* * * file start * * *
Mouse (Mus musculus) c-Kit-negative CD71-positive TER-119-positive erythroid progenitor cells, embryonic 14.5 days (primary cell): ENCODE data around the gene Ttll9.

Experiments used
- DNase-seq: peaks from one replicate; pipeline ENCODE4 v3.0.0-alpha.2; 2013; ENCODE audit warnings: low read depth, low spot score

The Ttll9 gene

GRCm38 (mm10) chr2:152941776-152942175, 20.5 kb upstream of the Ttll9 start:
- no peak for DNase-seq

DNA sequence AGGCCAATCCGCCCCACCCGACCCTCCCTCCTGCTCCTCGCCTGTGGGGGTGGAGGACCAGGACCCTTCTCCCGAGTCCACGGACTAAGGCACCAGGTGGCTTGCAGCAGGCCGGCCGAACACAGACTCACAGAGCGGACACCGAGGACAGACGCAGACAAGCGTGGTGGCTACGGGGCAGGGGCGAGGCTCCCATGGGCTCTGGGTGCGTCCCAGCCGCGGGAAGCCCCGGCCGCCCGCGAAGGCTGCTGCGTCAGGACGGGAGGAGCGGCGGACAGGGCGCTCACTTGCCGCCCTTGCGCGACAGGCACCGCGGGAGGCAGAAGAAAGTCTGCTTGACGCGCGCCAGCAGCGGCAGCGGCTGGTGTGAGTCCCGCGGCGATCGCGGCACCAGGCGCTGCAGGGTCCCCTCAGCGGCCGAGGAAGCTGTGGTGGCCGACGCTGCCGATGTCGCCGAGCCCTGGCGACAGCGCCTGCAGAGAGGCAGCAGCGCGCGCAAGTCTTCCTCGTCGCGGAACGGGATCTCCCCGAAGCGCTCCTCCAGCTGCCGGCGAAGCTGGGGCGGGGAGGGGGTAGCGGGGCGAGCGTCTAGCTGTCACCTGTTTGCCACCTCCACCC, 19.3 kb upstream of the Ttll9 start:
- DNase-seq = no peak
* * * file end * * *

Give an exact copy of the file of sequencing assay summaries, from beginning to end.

Mouse (Mus musculus) c-Kit-negative CD71-positive TER-119-positive erythroid progenitor cells, embryonic 14.5 days (primary cell): ENCODE data around the gene Ttll9.

Experiments used
- DNase-seq: peaks from one replicate; pipeline ENCODE4 v3.0.0-alpha.2; 2013; ENCODE audit warnings: low read depth, low spot score

The Ttll9 gene

GRCm38 (mm10) chr2:152941776-152942175, 20.5 kb upstream of the Ttll9 start:
- no peak for DNase-seq

DNA sequence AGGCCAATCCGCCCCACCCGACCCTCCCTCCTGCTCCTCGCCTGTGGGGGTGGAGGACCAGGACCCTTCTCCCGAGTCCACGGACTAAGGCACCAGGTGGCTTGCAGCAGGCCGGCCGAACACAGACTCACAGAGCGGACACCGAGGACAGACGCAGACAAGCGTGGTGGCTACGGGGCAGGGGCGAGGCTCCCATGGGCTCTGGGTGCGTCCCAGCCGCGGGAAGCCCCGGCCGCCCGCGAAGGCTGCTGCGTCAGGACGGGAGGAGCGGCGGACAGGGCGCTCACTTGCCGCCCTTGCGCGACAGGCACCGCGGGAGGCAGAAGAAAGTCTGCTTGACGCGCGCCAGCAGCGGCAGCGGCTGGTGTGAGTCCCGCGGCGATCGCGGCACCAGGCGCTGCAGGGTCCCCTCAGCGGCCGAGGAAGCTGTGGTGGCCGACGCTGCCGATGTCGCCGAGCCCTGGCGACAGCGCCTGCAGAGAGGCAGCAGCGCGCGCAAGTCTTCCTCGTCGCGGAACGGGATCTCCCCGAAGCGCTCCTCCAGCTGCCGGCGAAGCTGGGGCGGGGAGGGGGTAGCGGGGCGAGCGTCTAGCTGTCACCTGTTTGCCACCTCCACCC, 19.3 kb upstream of the Ttll9 start:
- DNase-seq = no peak